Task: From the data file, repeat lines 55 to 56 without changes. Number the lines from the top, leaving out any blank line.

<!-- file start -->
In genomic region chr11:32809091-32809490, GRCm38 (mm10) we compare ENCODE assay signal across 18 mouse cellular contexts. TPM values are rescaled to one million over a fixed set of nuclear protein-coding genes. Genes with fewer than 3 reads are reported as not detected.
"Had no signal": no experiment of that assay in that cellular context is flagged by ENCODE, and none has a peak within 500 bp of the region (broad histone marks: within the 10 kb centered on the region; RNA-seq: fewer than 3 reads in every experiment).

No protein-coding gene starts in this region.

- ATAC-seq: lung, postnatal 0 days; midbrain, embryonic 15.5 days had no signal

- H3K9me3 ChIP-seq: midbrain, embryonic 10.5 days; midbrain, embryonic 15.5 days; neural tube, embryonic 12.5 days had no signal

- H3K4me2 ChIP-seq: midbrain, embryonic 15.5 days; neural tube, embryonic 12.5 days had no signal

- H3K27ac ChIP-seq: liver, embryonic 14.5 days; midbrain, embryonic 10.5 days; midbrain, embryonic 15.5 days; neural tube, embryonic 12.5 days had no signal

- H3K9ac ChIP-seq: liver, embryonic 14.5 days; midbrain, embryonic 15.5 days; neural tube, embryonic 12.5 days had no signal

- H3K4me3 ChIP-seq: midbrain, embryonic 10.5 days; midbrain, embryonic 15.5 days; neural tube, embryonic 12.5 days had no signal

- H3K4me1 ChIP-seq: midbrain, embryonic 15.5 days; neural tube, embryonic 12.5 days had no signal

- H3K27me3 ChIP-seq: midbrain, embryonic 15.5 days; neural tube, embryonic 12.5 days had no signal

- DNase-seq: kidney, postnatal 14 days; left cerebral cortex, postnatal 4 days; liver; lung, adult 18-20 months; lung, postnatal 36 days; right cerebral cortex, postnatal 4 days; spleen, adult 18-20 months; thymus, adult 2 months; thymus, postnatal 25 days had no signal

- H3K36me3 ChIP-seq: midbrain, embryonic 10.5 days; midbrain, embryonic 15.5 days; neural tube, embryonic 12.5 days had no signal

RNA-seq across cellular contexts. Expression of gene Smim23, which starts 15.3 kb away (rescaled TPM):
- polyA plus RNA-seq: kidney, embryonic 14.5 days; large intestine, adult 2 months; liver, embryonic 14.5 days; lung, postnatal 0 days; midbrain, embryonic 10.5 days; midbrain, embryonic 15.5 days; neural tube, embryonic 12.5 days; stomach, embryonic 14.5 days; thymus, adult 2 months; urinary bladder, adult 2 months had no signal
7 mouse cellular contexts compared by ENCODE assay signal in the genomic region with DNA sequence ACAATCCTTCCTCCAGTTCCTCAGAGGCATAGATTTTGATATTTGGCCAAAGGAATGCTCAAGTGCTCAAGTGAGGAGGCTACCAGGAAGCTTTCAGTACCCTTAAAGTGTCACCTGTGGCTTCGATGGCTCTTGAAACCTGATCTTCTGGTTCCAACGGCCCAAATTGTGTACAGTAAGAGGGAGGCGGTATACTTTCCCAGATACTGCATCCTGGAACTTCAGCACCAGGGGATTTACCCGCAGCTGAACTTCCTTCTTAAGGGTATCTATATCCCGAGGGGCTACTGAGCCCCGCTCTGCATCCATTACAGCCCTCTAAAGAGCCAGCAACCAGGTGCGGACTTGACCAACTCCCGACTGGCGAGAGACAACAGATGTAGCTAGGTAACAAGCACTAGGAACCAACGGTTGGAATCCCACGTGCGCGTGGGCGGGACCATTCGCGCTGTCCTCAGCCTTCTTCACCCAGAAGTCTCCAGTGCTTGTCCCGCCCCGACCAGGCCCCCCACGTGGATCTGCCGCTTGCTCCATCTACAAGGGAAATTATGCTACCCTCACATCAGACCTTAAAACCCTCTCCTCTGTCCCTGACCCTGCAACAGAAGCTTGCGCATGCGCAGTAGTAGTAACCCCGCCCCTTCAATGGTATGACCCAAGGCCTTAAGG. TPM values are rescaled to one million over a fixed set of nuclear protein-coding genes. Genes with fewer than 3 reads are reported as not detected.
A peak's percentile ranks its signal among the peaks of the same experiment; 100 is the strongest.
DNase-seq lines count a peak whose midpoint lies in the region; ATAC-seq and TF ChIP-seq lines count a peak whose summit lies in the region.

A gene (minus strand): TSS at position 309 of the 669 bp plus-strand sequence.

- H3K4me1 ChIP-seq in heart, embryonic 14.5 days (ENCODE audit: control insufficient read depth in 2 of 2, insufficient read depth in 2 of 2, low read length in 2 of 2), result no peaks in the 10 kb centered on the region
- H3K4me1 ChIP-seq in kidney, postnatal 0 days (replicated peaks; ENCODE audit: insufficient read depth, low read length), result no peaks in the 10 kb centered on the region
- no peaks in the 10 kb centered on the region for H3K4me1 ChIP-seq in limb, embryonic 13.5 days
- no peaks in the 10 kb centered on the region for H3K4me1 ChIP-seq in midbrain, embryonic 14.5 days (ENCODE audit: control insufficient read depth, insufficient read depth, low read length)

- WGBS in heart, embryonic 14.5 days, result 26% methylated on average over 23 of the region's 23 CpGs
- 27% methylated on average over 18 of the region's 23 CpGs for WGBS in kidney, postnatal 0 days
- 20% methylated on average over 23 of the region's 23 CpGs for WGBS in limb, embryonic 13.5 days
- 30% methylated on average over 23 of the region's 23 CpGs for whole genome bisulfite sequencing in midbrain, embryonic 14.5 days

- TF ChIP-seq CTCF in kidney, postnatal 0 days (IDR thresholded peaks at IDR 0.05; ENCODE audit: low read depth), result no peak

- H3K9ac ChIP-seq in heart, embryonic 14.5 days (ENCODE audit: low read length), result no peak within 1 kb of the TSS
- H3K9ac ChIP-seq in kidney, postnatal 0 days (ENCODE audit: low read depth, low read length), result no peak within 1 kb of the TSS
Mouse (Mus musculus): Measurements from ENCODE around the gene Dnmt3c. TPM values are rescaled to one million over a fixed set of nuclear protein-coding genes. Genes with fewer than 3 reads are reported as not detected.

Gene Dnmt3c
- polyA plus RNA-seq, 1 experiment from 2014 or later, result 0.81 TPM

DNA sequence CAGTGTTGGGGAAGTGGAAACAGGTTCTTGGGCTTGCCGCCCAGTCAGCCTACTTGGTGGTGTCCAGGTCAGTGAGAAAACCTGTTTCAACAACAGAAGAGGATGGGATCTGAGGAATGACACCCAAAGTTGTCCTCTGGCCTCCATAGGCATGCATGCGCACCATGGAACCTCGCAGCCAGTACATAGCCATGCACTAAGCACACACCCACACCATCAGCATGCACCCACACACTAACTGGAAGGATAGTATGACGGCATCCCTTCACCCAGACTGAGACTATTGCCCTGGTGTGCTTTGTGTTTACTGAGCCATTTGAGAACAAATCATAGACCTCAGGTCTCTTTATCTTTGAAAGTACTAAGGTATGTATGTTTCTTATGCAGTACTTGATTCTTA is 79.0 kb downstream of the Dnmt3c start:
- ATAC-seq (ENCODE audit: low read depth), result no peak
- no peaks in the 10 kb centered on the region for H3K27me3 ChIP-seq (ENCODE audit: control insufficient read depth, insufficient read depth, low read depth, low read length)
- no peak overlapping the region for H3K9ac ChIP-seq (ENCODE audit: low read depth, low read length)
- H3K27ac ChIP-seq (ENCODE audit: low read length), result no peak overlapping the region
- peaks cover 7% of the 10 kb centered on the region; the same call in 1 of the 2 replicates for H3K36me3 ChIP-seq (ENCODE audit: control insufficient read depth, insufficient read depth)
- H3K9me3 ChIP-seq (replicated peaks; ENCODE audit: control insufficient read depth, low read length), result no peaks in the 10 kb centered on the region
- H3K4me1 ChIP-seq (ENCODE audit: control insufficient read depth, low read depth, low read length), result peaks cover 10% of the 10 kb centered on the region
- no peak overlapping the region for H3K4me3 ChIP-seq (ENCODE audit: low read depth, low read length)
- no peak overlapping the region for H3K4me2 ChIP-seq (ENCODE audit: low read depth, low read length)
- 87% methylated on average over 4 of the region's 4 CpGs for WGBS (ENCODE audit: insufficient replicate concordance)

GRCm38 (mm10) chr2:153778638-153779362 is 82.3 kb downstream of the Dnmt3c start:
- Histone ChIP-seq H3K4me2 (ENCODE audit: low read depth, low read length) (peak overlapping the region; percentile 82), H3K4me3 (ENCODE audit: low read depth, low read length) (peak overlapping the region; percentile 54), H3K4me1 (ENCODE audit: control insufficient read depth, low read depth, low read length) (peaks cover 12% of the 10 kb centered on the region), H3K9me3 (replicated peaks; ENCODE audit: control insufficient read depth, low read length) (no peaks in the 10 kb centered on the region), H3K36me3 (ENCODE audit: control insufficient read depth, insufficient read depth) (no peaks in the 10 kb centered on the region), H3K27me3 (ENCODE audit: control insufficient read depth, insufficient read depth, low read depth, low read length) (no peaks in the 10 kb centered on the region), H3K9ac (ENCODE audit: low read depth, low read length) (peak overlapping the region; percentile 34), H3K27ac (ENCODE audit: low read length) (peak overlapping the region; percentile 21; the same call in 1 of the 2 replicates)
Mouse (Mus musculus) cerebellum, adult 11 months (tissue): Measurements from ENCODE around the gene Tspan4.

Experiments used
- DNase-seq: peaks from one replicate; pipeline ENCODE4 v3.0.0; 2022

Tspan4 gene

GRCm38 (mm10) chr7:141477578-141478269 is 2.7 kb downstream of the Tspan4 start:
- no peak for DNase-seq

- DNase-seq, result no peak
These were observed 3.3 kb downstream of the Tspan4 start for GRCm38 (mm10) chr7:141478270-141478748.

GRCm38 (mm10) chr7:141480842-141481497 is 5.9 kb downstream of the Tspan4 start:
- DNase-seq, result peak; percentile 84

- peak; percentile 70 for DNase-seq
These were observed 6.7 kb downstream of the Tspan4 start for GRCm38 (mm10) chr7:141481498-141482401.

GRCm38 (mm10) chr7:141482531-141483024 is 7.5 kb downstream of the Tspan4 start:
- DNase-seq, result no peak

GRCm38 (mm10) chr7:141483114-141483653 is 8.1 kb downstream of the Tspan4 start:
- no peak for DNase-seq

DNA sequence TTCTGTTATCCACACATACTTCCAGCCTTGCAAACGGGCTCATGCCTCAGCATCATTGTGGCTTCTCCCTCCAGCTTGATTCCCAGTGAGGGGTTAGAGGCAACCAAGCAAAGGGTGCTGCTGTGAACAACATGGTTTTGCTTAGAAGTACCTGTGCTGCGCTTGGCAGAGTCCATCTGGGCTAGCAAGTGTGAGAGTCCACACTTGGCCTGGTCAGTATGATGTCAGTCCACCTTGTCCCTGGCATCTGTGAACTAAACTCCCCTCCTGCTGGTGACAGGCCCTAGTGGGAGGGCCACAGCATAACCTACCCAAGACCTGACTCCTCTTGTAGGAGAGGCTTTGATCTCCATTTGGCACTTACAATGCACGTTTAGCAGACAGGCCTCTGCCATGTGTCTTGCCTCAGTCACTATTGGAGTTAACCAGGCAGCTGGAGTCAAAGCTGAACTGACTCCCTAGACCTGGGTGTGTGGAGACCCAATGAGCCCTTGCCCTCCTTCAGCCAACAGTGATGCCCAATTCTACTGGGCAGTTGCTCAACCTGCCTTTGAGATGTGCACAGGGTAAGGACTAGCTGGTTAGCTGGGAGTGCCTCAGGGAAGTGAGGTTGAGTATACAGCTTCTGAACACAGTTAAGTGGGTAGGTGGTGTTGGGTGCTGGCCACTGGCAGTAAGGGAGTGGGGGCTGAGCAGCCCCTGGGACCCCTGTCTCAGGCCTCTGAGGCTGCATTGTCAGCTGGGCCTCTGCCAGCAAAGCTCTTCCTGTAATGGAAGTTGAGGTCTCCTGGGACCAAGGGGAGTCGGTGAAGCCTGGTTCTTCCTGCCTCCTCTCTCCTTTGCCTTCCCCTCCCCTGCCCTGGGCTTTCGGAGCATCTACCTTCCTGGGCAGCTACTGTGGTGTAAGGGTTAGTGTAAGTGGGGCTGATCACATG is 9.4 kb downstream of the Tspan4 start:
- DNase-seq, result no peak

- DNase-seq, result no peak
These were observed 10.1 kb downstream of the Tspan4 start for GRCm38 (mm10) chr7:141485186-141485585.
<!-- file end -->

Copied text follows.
GRCm38 (mm10) chr7:141480842-141481497 is 5.9 kb downstream of the Tspan4 start:
- DNase-seq, result peak; percentile 84